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Monday, December 17, 2018

MGM Gets Out A Sleeper B


Lab Crew Cracks Murders in Kid Glove Killer (1942)


Chicago Puts Killer Over Larceny For First-Run Crime Pairing
A sleeper sprung from B ranks and opportunity for Leo to show off talent incubated in-house. Kid Glove Killer was all the more pride-and-joy for coming unexpected. There was little extraordinary beyond the fact it was so expertly done. Support purpose of a B (and top-of-the-bill in smaller situations) was served, element of surprise a bonus to ticket purchase. Producing (Jack Chertok), writing (Allen Rivkin, John C. Higgins), and directing (Fred Zinnemann) team had brought experience from past budget work or short subjects and would go on to noir topics after the war. Kid Glove Killer was Zinnemann’s first feature as director. He began in Germany, did assistant jobs through the 30’s, manned various one and two reelers for MGM that included entries in the Crime Does Not Pay series.




Good Sport Fred Zinneman Submits To On-Set Gag With Crime Lab Equipment


I looked at two of his from the Crime group to detect an emerging style. Zinnemann wrote in his autobiography (oversized, richly illustrated, and recommended) of thrift plus rush in doing these. “Rigid schedules” were maintained, four days allowed for each reel shot. The Crime Does Not Pays, being two reels and somewhat deluxe among shorts, had name casts, at least to extent of known character players, and curried favor with both law enforcement and civic minds in towns where they played. Zinnemann signed While America Sleeps and Forbidden Passage, 1939 and 1941 respectively. Like others of the Crime group, they focus on victims of lawlessness and teach that no good can come of outlawry. There is downer aftertaste from these not unlike latter-day scaring straight by law dogs.






What Kid Glove Killer anticipates is Dragnet style of confined detection, B films having much relation with TV to come. It’s been said that Jack Webb got his cue from He Walked By Night, but surely he saw and was influenced by Kid Glove Killer too. There was a series here just waiting to happen. Metro in fact suggested in early press that there would be further exploits for “Gordon McKay,” forensic expert and test tube wiz who could solve misdeeds without getting off his lab stool. Van Heflin essayed the part just before Johnny Eager broke out and won him an Academy Award for Best Supporting Actor. Maybe he saw a McKay series as hobble to progress and balked. McKay had makings of a modern Sherlock Holmes with up-to-minute technology at his service. Here was best evidence so far that crime would not prevail over such sophisticated means of combating it in play. MGM’s trailer for Kid Glove Killer cites 310 “detective novels” read by three million during 1941, plus 56 magazines devoted to detecting art. I wonder what portion from such vast number seek out crime fiction in our present day, or do they get fill of felonies from television? Something “original and startling” was a constant goal at peak of crime interest that I assume was the 30/40’s, what with the rise in pocket novels contributing to mayhem in print.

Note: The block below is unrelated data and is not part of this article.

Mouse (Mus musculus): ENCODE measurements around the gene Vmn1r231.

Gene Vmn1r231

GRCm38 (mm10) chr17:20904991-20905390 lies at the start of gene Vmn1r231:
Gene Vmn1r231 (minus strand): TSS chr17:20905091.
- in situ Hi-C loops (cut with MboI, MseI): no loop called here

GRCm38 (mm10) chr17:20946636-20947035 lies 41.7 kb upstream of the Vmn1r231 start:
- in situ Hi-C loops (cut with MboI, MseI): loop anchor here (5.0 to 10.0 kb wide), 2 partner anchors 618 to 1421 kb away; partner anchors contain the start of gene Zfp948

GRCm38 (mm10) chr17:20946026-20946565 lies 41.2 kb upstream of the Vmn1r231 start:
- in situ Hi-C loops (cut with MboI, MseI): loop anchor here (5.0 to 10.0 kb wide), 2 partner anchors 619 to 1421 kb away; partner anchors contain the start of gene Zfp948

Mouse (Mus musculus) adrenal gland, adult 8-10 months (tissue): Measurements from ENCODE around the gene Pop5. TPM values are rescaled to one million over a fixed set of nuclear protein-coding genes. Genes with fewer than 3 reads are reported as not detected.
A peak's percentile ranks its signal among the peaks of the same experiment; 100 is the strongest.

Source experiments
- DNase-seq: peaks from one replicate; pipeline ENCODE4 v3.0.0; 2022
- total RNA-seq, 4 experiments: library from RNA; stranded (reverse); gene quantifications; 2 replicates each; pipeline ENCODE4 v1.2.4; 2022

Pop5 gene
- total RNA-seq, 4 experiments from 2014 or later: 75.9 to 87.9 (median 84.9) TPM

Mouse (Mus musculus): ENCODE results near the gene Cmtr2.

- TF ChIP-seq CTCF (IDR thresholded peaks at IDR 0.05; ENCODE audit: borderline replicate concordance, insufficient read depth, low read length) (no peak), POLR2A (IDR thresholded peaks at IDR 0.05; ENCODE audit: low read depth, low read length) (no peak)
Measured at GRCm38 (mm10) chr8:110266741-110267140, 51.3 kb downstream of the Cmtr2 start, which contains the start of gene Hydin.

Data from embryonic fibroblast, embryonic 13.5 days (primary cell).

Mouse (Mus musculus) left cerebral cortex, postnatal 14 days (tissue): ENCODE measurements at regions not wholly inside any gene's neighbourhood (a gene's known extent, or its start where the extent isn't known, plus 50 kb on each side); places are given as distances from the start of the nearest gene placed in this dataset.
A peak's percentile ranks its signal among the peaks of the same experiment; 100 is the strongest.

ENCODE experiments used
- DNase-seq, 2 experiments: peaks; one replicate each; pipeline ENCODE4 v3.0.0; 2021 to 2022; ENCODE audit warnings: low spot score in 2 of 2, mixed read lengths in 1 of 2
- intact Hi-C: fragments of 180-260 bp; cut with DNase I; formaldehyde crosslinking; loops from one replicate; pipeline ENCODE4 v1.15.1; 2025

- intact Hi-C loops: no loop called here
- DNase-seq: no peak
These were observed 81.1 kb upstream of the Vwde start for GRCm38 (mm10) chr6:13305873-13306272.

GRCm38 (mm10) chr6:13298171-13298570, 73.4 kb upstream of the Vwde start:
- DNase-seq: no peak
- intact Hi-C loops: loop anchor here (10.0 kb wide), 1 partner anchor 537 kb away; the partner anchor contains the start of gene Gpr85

Zinnemann wrote that Kid Glove Killer was shot in three weeks. He knew he had arrived when he asked for a camera crane and they gave it to him. There was a preview in Inglewood that Louis Mayer attended, an indicator that all MGM pictures, even small ones, had value. Zinnemann memoir put across fear an audience could inspire when they got a picture cold and unannounced, but how else to know if you had a click or a cluck? People talk of movies being ground out like salami during the Studio Era. That’s how Loew’s in the East viewed what MGM in the West was doing, wrote Zinnemann, but creative personnel was still judged on the quality of films they made, and previews could make/break a beginner at directing. Kid Glove Killer got uniformly good trade reviews, as close to raves as B product could generate, but these do not appear to have led to special handling in release. I looked for “sleeper” ads in trades, found none. Initial dates for April 1942 found Kid Glove Killer at Arthur Mayer’s Rialto for Gotham premiere, a site suited to thrillers, mystery, often horror. The film had a first weekend of “capacity audiences,” said Film Daily, earning a five-day holdover. Kid Glove Killer is available on DVD from Warner Archive.

9 Comments:

Blogger Donald Benson said...

"Crime Doesn't Pay" deserves a post of its own. I got the Warner Archive set; after a few discs it got downright oppressive.

Victims suffered to the point where crime not paying was cold comfort. Often the message appeared to be that some trifling sin -- putting a dime in a slot machine, or buying from a shady business, or letting a teenager out at night -- made YOU complicit in the horrors that followed. Other times the idea seemed to be that you could be saintly and civic-minded and still be swindled, ruined, or killed -- and there's not a darn thing you can do about it. Much of the time there's a weird feeling you're not supposed to be entertained, or even allowed to wallow in righteous outrage. It's bitter medicine by design.